- TCM is training an additional 20 inspectors and will have 40 inspectors in the field conducting inspections no later than May 11.
- Owners of affected aircraft must log onto the TCM website at www.tcmlink.com or call TCM at 888-200-7565 to register and find the designated inspection station nearest to their location.
- TCM has sent guidance to each of the FBOs conducting the inspections indicating that the aircraft should be properly prepped in advance of the arrival of the inspection team. If cylinders are not removed and the FBO has not prepared the aircraft for inspection, the TCM authorized inspectors will move onto the next scheduled location and another team will return at a later date to complete the inspections. Owners must ensure that the FBO properly prepares their aircraft prior to the arrival of the inspection team from TCM.
- Provided the aircraft have been properly prepared, the required ultrasonic inspection should take only a few minutes to complete. If aircraft are properly prepped, the inspection teams can conduct 80-100 inspections per day.
- Initially, 20 TCM qualified inspectors will be conducting inspections at a number of centrally located FBOs throughout the country. The additional 20 newly trained inspectors will begin conducting the remaining inspections at additional locations throughout the United States. A list of primary and alternative inspection cites is located at www.tcmlink.com. In addition inspectors will remain in the field to "mop up" the aircraft that were scheduled too late to meet the initial inspection process or were not prepped prior to the arrival of the initial TCM inspection team.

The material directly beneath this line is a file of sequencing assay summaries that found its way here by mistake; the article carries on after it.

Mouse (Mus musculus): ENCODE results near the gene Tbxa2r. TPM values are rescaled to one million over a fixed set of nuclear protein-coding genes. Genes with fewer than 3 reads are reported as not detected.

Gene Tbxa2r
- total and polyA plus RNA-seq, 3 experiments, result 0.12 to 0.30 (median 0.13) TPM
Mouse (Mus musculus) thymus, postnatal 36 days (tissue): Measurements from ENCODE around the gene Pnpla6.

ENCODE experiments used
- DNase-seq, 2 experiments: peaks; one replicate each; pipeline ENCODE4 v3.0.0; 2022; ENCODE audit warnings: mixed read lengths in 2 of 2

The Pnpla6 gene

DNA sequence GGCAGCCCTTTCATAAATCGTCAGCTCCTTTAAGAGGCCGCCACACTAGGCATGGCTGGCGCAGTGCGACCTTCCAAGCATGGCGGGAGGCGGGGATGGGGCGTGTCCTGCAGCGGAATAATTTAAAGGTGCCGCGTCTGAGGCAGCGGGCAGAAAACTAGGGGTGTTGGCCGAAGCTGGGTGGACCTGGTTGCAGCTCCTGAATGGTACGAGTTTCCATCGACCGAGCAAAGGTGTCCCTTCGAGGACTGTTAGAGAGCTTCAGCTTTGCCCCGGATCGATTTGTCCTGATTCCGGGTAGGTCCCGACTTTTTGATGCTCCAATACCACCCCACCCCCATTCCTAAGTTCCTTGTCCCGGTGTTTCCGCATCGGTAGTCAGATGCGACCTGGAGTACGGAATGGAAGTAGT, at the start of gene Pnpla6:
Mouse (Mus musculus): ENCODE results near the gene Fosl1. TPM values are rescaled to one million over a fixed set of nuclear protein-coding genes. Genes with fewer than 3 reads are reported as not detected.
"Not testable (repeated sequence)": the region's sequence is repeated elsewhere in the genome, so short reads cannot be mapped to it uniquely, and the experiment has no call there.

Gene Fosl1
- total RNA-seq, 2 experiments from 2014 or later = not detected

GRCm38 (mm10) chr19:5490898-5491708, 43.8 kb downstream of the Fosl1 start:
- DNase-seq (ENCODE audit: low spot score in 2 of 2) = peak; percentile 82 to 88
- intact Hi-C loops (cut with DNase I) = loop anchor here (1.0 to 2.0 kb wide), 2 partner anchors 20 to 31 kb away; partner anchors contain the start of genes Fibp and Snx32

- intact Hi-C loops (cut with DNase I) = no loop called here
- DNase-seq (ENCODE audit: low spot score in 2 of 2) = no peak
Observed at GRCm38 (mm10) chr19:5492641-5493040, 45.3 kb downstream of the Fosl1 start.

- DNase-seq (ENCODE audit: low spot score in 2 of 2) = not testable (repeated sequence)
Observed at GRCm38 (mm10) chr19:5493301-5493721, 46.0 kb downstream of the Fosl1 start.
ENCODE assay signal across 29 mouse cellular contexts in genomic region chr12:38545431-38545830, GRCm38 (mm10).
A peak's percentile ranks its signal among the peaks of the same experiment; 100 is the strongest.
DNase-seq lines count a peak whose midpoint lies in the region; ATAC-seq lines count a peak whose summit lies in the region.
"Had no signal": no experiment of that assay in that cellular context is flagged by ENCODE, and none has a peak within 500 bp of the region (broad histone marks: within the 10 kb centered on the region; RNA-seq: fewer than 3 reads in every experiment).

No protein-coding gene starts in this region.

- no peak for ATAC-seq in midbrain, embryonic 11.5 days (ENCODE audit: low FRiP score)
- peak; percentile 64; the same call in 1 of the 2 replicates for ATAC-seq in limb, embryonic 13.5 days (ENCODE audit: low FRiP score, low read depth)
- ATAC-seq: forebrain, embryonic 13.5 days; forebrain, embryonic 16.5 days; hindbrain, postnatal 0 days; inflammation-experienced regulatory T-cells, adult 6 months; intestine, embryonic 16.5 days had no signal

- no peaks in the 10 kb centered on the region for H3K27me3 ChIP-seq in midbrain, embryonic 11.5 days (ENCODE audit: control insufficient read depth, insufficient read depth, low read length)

- TCM is leasing aircraft and flying the inspection teams from one FBO to another to conduct the scheduled ultrasonic inspections. Again, the initial inspection teams are spending only one day at each location so owners must ensure that their engines are opened up and ready to be inspected prior to the arrival of the TCM inspection team. If the aircraft is not properly prepped, the owner will have to wait an indeterminate amount of time for the secondary inspection teams to arrive.
On September 15, 1999, the FAA issued AD 99-19-01, which superceded the previously issued priority letter AD 99-09-17. In the new AD, the FAA expanded the applicability of the required inspections to GTSIO-520 engines and some additional engines identified by serial number. Additionally, the FAA increased the time in service requirement to 500hrs TIS for affected engines. The FAA contends that 3000 of the 3200 engines affected by this AD have already been inspected. Engines that were previously inspected under the priority letter AD are not required to conduct any additional inspections.
Letter from AOPA president Phil Boyer to TCM president Bryan Lewis, April 28, 1999
TCM Critical Service Bulletin CSB-99-3A Synopsis, April 1999
TCM Critical Service Bulletin CSB-99-3A, April 1999
TCM Critical Service Bulletin CSB 99-6A, July 21, 1999 (514k; requires Adobe Reader)
FAA Priority letter AD 99-09-17, April 22, 1999
AOPA News Release 99-2-028
Letter to AOPA president Phil Boyer from TCM president Bryan Lewis, May 13, 1999 (requires Adobe Reader)
AD 99-19-01, September 15, 1999